• The introduction of a new tax credit for the digital gaming sector. The relief will be available at a rate of 32% on eligible expenditure of up to a maximum limit of €25m per project.
Budget Personal Tax

Personal tax changes

The total income tax package is worth €520m leaving little scope for any substantial changes:

  • The standard rate band was increased by €1,500.
  • The personal, employee and earned income tax credits have each increased by €50.
  • The ceiling of the second USC rate band (currently €20,687) will be increased to €21,295.

It is the Government’s policy to facilitate and support remote working. Therefore, it was not surprising to see the introduction of an income tax deduction amounting to 30% of the cost of vouched expenses for broadband, electricity and heat in respect of those costs incurred while working from home.

Budget Succession Planning

Sucession planning changes

Succession planning remains a key area of focus for our clients. As anticipated, the Budget did not offer anything in this regard. The CAT rate and all three relationship thresholds (Category A, Category B, and Category C) have remained the same.

Budget Investment Tax

Pension changes

Pensions emerged untouched in this year’s Budget. The tax treatment of pension benefits and reliefs remained unchanged. The earnings limit of €115,000 and age percentage for calculating tax relieved personal pension contributions, the Standard Fund Threshold (SFT) of €2m and other tax reliefs for pension contributions appear to remain intact.

As widely reported in the media recently, State expenditure on the State Pension is projected to increase significantly over time with an annual deficit in the Social Insurance Fund predicted to reach €2.3bn in 2030 and increase to €13.4bn by 2050 if nothing changes. The funding of the State pension is a key area of focus for the government. However no measures have been introduced to remediate this, nor was there any reference to the proposed introduction of an auto-enrolment scheme which was mentioned in a previous Programme for Government.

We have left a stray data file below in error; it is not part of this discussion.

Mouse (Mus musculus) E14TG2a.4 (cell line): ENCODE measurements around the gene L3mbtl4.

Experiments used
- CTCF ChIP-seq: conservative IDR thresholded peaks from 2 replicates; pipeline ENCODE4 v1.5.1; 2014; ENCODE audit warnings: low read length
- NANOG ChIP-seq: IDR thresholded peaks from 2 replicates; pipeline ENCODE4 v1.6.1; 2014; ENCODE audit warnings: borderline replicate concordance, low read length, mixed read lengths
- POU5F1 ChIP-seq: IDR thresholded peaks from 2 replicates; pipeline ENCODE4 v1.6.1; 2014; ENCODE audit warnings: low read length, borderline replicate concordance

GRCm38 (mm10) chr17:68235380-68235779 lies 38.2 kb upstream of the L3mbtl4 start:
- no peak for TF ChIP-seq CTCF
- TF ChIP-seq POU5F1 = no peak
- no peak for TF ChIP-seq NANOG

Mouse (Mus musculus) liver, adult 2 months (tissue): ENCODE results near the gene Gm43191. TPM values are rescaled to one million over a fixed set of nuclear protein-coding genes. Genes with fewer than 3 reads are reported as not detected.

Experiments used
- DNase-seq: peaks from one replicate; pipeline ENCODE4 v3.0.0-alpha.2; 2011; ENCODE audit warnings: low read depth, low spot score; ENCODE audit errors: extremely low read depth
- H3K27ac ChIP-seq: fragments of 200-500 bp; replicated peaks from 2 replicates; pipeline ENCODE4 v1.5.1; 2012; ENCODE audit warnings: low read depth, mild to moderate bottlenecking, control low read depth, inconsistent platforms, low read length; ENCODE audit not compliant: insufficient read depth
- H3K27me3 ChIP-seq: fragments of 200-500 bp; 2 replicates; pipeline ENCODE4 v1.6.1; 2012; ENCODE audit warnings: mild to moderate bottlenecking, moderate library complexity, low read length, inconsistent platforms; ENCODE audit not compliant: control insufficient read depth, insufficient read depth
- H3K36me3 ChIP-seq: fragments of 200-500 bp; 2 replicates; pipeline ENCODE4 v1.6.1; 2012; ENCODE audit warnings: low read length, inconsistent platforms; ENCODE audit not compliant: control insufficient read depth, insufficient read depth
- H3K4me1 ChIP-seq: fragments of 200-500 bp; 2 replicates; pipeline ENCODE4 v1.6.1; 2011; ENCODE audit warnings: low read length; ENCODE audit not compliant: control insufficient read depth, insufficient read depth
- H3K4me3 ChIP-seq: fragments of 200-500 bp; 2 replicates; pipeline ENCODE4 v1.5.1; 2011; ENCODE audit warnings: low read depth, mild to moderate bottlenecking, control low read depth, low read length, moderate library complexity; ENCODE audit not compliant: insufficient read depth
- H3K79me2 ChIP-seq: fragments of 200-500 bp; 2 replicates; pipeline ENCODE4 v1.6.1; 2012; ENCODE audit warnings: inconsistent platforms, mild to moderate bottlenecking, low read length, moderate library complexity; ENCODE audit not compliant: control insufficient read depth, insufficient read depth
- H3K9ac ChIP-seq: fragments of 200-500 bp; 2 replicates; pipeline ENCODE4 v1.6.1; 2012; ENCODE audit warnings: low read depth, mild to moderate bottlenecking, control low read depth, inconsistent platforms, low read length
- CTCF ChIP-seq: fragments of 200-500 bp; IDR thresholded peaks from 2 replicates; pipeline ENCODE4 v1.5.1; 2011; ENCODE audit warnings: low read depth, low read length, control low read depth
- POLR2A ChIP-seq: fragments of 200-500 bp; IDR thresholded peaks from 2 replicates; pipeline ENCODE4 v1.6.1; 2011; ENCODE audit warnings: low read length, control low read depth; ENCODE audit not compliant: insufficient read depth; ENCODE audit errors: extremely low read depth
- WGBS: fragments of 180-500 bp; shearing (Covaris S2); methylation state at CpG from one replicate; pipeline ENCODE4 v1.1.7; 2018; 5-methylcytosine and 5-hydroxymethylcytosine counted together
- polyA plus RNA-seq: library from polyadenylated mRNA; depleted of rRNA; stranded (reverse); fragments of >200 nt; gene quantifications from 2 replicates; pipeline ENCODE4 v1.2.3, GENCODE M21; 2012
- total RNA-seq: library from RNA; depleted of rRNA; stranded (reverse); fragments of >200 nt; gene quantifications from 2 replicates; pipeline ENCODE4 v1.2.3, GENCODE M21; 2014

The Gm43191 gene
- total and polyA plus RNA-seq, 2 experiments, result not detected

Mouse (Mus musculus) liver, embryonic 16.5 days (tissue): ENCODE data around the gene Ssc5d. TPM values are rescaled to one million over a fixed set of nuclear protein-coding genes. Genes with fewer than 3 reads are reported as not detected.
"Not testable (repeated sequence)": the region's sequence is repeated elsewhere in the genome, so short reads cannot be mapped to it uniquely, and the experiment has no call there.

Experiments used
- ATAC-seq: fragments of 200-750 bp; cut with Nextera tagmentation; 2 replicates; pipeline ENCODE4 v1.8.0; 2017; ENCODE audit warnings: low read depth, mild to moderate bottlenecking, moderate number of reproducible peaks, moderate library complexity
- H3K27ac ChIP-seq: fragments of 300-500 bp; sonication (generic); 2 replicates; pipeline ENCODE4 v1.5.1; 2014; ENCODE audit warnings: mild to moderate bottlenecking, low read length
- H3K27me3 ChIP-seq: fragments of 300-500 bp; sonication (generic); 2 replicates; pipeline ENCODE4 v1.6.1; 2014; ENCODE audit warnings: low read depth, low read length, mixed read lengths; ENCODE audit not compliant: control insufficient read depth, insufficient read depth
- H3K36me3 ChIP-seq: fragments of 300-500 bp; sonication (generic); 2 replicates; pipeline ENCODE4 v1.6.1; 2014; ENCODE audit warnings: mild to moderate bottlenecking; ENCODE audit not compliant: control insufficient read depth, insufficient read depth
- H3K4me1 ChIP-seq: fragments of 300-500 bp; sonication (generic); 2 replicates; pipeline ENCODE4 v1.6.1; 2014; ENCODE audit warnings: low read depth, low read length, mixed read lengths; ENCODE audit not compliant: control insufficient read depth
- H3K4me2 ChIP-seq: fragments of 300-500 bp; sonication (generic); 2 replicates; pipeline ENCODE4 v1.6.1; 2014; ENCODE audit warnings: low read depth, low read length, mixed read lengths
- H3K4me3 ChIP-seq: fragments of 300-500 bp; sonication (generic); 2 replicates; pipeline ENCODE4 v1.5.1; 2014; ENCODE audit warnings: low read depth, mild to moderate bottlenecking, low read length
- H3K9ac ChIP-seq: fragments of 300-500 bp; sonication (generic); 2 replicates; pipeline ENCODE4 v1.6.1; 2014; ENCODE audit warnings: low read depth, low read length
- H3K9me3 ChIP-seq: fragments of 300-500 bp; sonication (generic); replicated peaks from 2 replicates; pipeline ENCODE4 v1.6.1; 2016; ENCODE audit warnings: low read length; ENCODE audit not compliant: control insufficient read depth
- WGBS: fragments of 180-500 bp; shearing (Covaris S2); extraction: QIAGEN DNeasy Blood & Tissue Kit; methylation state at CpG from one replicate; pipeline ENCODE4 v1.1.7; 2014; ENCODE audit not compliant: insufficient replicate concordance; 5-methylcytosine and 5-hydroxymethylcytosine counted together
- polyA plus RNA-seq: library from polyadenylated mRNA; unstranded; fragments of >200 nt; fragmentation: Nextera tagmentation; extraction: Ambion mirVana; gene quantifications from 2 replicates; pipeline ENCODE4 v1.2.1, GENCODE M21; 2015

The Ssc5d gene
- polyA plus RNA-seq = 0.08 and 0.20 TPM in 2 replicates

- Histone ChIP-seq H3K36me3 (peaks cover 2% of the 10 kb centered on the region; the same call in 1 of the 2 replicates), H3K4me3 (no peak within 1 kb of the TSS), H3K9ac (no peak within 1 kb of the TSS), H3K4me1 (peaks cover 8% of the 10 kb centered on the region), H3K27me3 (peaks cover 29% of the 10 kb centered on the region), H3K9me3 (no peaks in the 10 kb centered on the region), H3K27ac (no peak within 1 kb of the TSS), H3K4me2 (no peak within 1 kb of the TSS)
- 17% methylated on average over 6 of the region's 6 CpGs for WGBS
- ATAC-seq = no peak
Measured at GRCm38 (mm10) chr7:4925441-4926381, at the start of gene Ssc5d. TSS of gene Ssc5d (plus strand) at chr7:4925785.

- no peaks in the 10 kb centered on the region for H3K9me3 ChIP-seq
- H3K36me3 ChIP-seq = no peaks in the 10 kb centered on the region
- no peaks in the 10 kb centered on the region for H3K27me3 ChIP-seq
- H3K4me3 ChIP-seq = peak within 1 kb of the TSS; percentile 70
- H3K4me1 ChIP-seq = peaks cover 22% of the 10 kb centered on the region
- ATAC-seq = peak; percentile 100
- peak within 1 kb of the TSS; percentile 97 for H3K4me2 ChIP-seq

Separate to yesterday’s Budget, the Pension Commission released a report last week which recommended a number of measures in order to deal with the growing cost of State pensions:

  • Increase of State pension gradually to age 68 – raising to 67 in 2031 and would increase by three months every two years from 2033.
  • Increase rate of PRSI on self-employed contributors from 4% to 11% over the coming years.
  • Remove exemption from PRSI for over 65 year olds on their non-state income.

The Pension Commission report is currently under review by the Tax and Welfare Commission who are due to report back next March 2022.

Summary

We await the Finance Bill and Finance Act to determine the full impact of Budget 2022. Irrespective of any specific tax changes our view remains the same. We believe that the key to delivering the most appropriate solution is to work with you to understand your individual circumstances and your financial goals, incorporating the potential impact of taxation to assist you in meeting your goals efficiently. In essence, our dedicated team will help you to formulate a personalised plan and investment strategy based on your unique needs and circumstances.

Request a call

If you want to discuss how budget 2022 may affect you, why not request a no-obligation call with one of our Advisers today?

Talk to us

Request a call

If you want to discuss how budget 2022 may affect you, why not request a no-obligation call with one of our Advisers today?

Talk to us